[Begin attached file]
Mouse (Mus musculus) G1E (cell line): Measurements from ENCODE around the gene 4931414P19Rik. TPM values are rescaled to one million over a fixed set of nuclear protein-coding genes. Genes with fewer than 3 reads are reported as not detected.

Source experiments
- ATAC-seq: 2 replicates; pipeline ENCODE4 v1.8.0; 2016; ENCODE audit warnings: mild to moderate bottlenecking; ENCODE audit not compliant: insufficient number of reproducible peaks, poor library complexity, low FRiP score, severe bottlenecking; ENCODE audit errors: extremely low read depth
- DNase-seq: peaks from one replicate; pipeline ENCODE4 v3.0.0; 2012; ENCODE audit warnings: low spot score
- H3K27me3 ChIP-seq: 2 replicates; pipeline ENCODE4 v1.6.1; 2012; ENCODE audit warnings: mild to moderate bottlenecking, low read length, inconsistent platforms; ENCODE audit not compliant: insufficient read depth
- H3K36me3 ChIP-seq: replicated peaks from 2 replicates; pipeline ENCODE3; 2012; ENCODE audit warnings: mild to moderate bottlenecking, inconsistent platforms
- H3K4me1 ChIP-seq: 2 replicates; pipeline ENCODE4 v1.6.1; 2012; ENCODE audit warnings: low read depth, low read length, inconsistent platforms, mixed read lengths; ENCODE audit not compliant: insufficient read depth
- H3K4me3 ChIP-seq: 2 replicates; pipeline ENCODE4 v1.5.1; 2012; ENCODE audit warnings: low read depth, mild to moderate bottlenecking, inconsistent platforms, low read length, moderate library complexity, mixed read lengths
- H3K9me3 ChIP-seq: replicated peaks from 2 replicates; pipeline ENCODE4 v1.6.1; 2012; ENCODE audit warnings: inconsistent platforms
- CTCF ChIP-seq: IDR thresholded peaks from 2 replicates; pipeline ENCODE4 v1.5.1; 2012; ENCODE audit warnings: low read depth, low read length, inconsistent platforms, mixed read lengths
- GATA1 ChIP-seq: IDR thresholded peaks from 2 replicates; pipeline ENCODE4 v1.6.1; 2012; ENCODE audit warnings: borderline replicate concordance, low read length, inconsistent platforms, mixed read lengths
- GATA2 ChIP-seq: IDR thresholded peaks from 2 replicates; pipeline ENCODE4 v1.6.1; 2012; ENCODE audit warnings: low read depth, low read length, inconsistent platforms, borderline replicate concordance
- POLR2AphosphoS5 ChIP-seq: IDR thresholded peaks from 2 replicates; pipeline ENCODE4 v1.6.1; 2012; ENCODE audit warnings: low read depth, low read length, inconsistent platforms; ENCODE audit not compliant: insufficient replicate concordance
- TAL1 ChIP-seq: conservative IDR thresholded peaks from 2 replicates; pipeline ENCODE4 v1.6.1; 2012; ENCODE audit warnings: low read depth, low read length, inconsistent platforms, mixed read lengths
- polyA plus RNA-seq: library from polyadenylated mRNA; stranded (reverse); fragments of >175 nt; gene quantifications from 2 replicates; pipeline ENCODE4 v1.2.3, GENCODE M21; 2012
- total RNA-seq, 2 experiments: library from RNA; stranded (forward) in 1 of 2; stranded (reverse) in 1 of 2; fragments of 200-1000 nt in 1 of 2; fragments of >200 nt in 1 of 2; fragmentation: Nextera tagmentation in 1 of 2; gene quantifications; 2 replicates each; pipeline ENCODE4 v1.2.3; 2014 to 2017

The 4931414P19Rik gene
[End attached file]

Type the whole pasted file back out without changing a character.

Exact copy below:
Mouse (Mus musculus) G1E (cell line): Measurements from ENCODE around the gene 4931414P19Rik. TPM values are rescaled to one million over a fixed set of nuclear protein-coding genes. Genes with fewer than 3 reads are reported as not detected.

Source experiments
- ATAC-seq: 2 replicates; pipeline ENCODE4 v1.8.0; 2016; ENCODE audit warnings: mild to moderate bottlenecking; ENCODE audit not compliant: insufficient number of reproducible peaks, poor library complexity, low FRiP score, severe bottlenecking; ENCODE audit errors: extremely low read depth
- DNase-seq: peaks from one replicate; pipeline ENCODE4 v3.0.0; 2012; ENCODE audit warnings: low spot score
- H3K27me3 ChIP-seq: 2 replicates; pipeline ENCODE4 v1.6.1; 2012; ENCODE audit warnings: mild to moderate bottlenecking, low read length, inconsistent platforms; ENCODE audit not compliant: insufficient read depth
- H3K36me3 ChIP-seq: replicated peaks from 2 replicates; pipeline ENCODE3; 2012; ENCODE audit warnings: mild to moderate bottlenecking, inconsistent platforms
- H3K4me1 ChIP-seq: 2 replicates; pipeline ENCODE4 v1.6.1; 2012; ENCODE audit warnings: low read depth, low read length, inconsistent platforms, mixed read lengths; ENCODE audit not compliant: insufficient read depth
- H3K4me3 ChIP-seq: 2 replicates; pipeline ENCODE4 v1.5.1; 2012; ENCODE audit warnings: low read depth, mild to moderate bottlenecking, inconsistent platforms, low read length, moderate library complexity, mixed read lengths
- H3K9me3 ChIP-seq: replicated peaks from 2 replicates; pipeline ENCODE4 v1.6.1; 2012; ENCODE audit warnings: inconsistent platforms
- CTCF ChIP-seq: IDR thresholded peaks from 2 replicates; pipeline ENCODE4 v1.5.1; 2012; ENCODE audit warnings: low read depth, low read length, inconsistent platforms, mixed read lengths
- GATA1 ChIP-seq: IDR thresholded peaks from 2 replicates; pipeline ENCODE4 v1.6.1; 2012; ENCODE audit warnings: borderline replicate concordance, low read length, inconsistent platforms, mixed read lengths
- GATA2 ChIP-seq: IDR thresholded peaks from 2 replicates; pipeline ENCODE4 v1.6.1; 2012; ENCODE audit warnings: low read depth, low read length, inconsistent platforms, borderline replicate concordance
- POLR2AphosphoS5 ChIP-seq: IDR thresholded peaks from 2 replicates; pipeline ENCODE4 v1.6.1; 2012; ENCODE audit warnings: low read depth, low read length, inconsistent platforms; ENCODE audit not compliant: insufficient replicate concordance
- TAL1 ChIP-seq: conservative IDR thresholded peaks from 2 replicates; pipeline ENCODE4 v1.6.1; 2012; ENCODE audit warnings: low read depth, low read length, inconsistent platforms, mixed read lengths
- polyA plus RNA-seq: library from polyadenylated mRNA; stranded (reverse); fragments of >175 nt; gene quantifications from 2 replicates; pipeline ENCODE4 v1.2.3, GENCODE M21; 2012
- total RNA-seq, 2 experiments: library from RNA; stranded (forward) in 1 of 2; stranded (reverse) in 1 of 2; fragments of 200-1000 nt in 1 of 2; fragments of >200 nt in 1 of 2; fragmentation: Nextera tagmentation in 1 of 2; gene quantifications; 2 replicates each; pipeline ENCODE4 v1.2.3; 2014 to 2017

The 4931414P19Rik gene